Exodus 30

Exodus 30:15

The rich are not to give more than half a shekel and the poor are not to give less when you make the offering to the Lord to atone for your lives.

The atonement offering expected from all Israelites was half a shekel and was to be the same for both rich and poor.

Rich and poor have no bearing on the value of a man to God. One is not more worth (or less) of atonement. God counts us all equally worthy. We should be mindful of that even today.

I am thankful that God sees us equally and does not judge our value the same way we judge ourselves and others.

Exodus 27

Exodus 27:8

8 It is to be made just as you were shown on the mountain.

This is not the first time “just as you were shown on the mountain” is used in describing the Tabernacle plans. I don’t think Moses stood on the mountain and took down notes on the design of the Tabernacle, just hearing the voice of God. I picture God showing Moses a clear vision of the Tabernacle, so that Moses could fully visualize and experience the Tabernacle that God had planned. Only then could he return to the people with a clear image of it in his mind. I imagine him overseeing the work of the embroiderers, saying “No, No, it needs to be ‘just so.”

God can give us a clear vision of what he has in store for us. He can let us see it clearly, visualize it, experience it so that we know to plan, down to the ’embroidery’ details.

My prayer is that God gives me a Tabernacle vision too, so that I have a clear image of what he wants for me and what he has in store for me.

Exodus 23

Exodus 23:4-5

4 If you come across your enemy’s ox or donkey wandering off, be sure to take it back to him. 5 If you see the donkey of someone who hates you fallen down under its load, do not leave it there; be sure you help him with it.

We are called to help our enemies in a proactive way. If there was someone who despised me, and I happened to witness their ox or donkey wander off (or some modern equivalent of troubles), I could easily do nothing. It’s not like I let them escape or personally caused this trouble to happen. I am under no obligation to help them with their troubles. I could rest easy knowing that I didn’t do anything wrong by not assisting since it had nothing to do with me.But God calls us to do something, even for people who are our enemy.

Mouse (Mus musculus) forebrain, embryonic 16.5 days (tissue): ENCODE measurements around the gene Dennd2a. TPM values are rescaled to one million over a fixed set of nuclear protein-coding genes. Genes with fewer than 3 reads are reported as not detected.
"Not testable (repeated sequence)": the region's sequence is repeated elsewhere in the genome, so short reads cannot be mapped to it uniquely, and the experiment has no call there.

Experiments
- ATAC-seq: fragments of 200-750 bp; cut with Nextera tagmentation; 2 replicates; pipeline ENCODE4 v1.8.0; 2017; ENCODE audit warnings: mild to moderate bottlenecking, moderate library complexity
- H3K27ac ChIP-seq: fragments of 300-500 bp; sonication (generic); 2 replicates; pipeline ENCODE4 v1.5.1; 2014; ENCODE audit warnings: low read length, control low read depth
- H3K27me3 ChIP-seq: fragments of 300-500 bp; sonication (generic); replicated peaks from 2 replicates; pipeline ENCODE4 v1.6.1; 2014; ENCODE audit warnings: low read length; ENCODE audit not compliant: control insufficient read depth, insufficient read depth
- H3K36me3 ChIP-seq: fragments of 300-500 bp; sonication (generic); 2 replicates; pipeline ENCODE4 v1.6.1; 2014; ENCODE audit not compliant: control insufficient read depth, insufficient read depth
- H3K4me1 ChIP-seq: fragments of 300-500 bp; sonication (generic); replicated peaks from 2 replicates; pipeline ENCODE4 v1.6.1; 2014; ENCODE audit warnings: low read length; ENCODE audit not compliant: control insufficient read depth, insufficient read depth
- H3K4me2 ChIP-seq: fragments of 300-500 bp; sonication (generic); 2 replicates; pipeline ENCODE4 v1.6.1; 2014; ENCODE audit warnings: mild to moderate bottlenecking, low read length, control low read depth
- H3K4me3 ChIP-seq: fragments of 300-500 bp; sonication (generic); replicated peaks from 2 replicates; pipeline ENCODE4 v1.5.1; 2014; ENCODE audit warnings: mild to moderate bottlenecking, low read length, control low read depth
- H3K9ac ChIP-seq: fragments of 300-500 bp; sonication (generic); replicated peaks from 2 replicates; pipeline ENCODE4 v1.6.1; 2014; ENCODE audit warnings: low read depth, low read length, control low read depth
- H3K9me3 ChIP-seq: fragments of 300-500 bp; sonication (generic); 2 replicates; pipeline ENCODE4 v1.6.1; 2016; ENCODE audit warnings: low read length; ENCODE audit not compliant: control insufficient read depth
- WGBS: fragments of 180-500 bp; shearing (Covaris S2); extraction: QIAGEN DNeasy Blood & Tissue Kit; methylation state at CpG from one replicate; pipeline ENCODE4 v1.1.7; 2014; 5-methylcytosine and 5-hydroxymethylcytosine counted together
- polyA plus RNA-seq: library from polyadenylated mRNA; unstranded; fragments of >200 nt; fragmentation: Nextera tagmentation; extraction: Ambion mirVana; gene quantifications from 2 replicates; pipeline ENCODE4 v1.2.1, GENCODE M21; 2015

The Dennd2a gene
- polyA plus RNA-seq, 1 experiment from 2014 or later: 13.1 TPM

We are to be proactive in helping them. While it would be simple enough to just “not do anything” if their ox or donkey wandered off, we are called to bring their animal back to them. If we see their donkey fall down under its load, we could easily just keep on walking since it’s not our fault, but instead God calls us to stop and help our enemy with it.

This is difficult!

In reading Russ Reznik’s essay Messianic Jewish Ethics in Introduction to Messianic Judaism, he writes “the divine image is obviously not a physical resemblance, but neither is it an abstract spiritual resemblance. Rather, it entails representing God through active engagement with the creation.

This understanding of the image of God gives rise to the Jewish idea that God does ethics before we do, that our ethical behavior is not just a matter of obedience, or even of pleasing God, but of reflecting God and his nature, fulfilling the assignment to bear the divine image.”

It’s hard to imagine what life would be like if God treated us like we treated our enemies. Even when we despise God, God loves us and blesses us. We are called to proactively bless our enemy, not just passively “not” harm them. We aren’t called to do this so much for obedience, but rather as a reflection of the divine image of God. God does ethics first.